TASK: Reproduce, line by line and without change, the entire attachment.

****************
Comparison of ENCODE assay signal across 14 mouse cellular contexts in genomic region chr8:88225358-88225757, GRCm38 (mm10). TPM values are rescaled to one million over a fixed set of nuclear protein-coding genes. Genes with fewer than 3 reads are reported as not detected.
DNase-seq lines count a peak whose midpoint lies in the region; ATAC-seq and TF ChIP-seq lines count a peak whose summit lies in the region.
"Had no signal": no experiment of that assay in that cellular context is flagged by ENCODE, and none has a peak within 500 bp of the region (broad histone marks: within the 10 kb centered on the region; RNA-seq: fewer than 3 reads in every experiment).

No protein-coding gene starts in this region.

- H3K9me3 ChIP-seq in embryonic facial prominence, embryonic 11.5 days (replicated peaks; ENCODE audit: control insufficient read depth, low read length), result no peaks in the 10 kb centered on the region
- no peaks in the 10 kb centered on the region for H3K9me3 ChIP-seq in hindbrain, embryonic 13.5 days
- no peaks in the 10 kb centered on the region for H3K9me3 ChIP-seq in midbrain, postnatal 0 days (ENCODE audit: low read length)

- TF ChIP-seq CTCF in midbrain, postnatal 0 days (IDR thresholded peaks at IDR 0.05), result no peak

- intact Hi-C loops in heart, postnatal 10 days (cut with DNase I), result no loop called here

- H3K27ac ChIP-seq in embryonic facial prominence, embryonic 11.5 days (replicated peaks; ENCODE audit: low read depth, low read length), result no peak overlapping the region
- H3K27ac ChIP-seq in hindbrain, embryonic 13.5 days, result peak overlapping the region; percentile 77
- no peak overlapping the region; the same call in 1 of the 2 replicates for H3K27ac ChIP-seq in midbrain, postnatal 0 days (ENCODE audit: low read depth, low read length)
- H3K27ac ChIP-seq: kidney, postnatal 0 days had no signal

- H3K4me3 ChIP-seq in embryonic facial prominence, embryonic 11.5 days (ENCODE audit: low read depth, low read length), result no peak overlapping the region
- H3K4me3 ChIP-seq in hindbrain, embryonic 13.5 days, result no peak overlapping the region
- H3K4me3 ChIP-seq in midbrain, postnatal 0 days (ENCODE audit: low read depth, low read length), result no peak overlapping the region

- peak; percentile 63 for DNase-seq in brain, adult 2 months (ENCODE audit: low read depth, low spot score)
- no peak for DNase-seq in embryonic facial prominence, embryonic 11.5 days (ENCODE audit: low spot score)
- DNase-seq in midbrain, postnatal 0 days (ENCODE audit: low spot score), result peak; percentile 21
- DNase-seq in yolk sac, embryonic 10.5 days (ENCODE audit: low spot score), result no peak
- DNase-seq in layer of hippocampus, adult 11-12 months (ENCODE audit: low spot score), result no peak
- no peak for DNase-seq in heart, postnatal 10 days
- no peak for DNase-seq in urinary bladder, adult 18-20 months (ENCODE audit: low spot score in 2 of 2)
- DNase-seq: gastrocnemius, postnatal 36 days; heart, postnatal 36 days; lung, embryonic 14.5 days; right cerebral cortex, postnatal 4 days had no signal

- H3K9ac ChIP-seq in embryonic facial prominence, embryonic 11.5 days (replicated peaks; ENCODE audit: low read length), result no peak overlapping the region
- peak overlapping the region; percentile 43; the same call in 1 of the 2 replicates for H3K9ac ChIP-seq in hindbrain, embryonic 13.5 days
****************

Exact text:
Comparison of ENCODE assay signal across 14 mouse cellular contexts in genomic region chr8:88225358-88225757, GRCm38 (mm10). TPM values are rescaled to one million over a fixed set of nuclear protein-coding genes. Genes with fewer than 3 reads are reported as not detected.
DNase-seq lines count a peak whose midpoint lies in the region; ATAC-seq and TF ChIP-seq lines count a peak whose summit lies in the region.
"Had no signal": no experiment of that assay in that cellular context is flagged by ENCODE, and none has a peak within 500 bp of the region (broad histone marks: within the 10 kb centered on the region; RNA-seq: fewer than 3 reads in every experiment).

No protein-coding gene starts in this region.

- H3K9me3 ChIP-seq in embryonic facial prominence, embryonic 11.5 days (replicated peaks; ENCODE audit: control insufficient read depth, low read length), result no peaks in the 10 kb centered on the region
- no peaks in the 10 kb centered on the region for H3K9me3 ChIP-seq in hindbrain, embryonic 13.5 days
- no peaks in the 10 kb centered on the region for H3K9me3 ChIP-seq in midbrain, postnatal 0 days (ENCODE audit: low read length)

- TF ChIP-seq CTCF in midbrain, postnatal 0 days (IDR thresholded peaks at IDR 0.05), result no peak

- intact Hi-C loops in heart, postnatal 10 days (cut with DNase I), result no loop called here

- H3K27ac ChIP-seq in embryonic facial prominence, embryonic 11.5 days (replicated peaks; ENCODE audit: low read depth, low read length), result no peak overlapping the region
- H3K27ac ChIP-seq in hindbrain, embryonic 13.5 days, result peak overlapping the region; percentile 77
- no peak overlapping the region; the same call in 1 of the 2 replicates for H3K27ac ChIP-seq in midbrain, postnatal 0 days (ENCODE audit: low read depth, low read length)
- H3K27ac ChIP-seq: kidney, postnatal 0 days had no signal

- H3K4me3 ChIP-seq in embryonic facial prominence, embryonic 11.5 days (ENCODE audit: low read depth, low read length), result no peak overlapping the region
- H3K4me3 ChIP-seq in hindbrain, embryonic 13.5 days, result no peak overlapping the region
- H3K4me3 ChIP-seq in midbrain, postnatal 0 days (ENCODE audit: low read depth, low read length), result no peak overlapping the region

- peak; percentile 63 for DNase-seq in brain, adult 2 months (ENCODE audit: low read depth, low spot score)
- no peak for DNase-seq in embryonic facial prominence, embryonic 11.5 days (ENCODE audit: low spot score)
- DNase-seq in midbrain, postnatal 0 days (ENCODE audit: low spot score), result peak; percentile 21
- DNase-seq in yolk sac, embryonic 10.5 days (ENCODE audit: low spot score), result no peak
- DNase-seq in layer of hippocampus, adult 11-12 months (ENCODE audit: low spot score), result no peak
- no peak for DNase-seq in heart, postnatal 10 days
- no peak for DNase-seq in urinary bladder, adult 18-20 months (ENCODE audit: low spot score in 2 of 2)
- DNase-seq: gastrocnemius, postnatal 36 days; heart, postnatal 36 days; lung, embryonic 14.5 days; right cerebral cortex, postnatal 4 days had no signal

- H3K9ac ChIP-seq in embryonic facial prominence, embryonic 11.5 days (replicated peaks; ENCODE audit: low read length), result no peak overlapping the region
- peak overlapping the region; percentile 43; the same call in 1 of the 2 replicates for H3K9ac ChIP-seq in hindbrain, embryonic 13.5 days